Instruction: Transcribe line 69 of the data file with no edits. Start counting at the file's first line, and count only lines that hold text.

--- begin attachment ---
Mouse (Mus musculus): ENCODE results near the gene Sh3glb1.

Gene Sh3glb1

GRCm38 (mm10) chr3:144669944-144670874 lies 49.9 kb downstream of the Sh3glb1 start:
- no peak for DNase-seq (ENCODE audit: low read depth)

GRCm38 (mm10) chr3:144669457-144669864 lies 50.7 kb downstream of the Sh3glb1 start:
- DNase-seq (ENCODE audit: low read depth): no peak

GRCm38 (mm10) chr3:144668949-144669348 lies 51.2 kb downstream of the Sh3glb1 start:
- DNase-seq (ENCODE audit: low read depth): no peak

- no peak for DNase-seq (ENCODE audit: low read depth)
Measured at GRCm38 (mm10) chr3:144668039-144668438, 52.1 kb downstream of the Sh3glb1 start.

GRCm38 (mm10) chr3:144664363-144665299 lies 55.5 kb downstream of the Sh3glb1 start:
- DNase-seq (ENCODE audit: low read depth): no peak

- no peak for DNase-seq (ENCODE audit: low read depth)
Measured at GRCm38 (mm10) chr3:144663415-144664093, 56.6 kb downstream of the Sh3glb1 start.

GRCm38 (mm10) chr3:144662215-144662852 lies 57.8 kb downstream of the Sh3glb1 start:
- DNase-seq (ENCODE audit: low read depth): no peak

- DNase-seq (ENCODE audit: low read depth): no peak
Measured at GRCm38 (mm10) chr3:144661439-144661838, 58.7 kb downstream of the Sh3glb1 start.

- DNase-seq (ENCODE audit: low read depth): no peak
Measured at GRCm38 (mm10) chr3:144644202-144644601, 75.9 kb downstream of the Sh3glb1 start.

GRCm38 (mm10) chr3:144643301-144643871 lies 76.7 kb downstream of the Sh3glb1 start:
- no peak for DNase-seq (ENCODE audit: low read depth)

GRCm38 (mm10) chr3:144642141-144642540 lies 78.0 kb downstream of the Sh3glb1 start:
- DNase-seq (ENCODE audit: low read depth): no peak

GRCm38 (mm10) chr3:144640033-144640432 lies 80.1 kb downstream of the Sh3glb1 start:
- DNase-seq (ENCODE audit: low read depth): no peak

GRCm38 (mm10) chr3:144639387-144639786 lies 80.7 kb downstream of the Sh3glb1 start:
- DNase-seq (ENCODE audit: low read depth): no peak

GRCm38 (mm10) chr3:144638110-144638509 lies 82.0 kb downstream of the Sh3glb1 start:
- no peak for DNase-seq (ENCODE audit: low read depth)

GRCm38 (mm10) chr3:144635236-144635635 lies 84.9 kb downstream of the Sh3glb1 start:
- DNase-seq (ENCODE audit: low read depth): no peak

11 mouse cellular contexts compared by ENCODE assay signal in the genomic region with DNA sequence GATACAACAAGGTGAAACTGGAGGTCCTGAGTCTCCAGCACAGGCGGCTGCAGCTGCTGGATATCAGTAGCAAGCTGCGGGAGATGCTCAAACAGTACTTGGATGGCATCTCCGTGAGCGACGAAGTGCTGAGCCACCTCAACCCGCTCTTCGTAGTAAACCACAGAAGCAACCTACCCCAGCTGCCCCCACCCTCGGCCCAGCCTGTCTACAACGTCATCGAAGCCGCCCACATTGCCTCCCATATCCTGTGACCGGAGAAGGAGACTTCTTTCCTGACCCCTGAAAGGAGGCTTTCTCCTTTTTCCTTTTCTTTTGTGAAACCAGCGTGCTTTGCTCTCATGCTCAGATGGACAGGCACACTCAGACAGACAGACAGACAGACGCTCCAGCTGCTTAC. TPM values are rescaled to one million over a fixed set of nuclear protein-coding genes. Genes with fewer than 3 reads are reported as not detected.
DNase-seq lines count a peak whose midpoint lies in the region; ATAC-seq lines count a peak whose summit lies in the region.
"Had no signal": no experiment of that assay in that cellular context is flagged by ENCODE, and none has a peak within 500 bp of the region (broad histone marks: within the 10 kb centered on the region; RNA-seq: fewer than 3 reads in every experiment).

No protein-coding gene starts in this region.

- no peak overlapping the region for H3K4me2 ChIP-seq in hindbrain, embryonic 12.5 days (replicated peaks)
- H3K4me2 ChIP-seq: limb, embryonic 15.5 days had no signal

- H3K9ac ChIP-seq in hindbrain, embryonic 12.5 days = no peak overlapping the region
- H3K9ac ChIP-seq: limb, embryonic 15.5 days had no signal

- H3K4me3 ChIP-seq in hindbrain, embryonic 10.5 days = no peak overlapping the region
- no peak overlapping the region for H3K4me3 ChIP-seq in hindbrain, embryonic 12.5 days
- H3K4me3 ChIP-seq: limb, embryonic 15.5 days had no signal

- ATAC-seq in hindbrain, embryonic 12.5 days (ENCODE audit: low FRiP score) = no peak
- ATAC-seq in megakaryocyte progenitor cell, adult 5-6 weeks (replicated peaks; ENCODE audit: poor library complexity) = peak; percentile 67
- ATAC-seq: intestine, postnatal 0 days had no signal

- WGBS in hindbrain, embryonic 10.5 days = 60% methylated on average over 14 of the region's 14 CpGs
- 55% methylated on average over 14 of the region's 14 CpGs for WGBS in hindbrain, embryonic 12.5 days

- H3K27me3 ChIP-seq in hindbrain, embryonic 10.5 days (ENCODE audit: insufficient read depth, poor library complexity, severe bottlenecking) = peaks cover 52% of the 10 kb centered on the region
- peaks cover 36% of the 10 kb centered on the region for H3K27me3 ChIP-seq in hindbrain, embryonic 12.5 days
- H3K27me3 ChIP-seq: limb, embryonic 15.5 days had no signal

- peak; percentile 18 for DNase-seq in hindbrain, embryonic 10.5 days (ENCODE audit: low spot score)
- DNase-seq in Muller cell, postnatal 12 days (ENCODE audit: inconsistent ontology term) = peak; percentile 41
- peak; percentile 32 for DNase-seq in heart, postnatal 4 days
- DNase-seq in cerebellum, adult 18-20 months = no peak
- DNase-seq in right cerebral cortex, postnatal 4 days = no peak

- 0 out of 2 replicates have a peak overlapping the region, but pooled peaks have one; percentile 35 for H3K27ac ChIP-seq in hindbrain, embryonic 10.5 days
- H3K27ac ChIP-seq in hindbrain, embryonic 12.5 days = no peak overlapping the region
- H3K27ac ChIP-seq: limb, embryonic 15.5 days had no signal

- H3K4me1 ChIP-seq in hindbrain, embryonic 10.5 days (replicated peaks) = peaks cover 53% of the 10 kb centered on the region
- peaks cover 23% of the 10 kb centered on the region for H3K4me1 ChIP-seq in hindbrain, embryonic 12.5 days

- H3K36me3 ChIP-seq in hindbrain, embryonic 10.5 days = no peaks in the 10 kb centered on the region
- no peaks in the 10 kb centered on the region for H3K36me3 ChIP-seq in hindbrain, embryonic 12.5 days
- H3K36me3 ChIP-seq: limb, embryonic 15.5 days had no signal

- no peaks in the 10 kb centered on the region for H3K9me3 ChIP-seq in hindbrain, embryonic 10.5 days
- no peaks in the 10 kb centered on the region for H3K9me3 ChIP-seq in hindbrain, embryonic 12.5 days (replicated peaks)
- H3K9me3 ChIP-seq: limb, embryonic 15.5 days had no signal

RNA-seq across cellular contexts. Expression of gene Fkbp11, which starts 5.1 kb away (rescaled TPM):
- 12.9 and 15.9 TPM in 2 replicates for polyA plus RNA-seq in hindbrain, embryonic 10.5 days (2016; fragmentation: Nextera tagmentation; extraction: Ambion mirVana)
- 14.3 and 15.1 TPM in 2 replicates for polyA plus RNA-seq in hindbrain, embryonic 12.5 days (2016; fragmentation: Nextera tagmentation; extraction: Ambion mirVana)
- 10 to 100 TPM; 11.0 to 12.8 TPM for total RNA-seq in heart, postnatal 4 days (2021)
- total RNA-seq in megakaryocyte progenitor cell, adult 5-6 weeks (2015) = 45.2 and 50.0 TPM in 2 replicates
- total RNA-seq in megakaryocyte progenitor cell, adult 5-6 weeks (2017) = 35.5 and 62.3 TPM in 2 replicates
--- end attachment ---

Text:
- 12.9 and 15.9 TPM in 2 replicates for polyA plus RNA-seq in hindbrain, embryonic 10.5 days (2016; fragmentation: Nextera tagmentation; extraction: Ambion mirVana)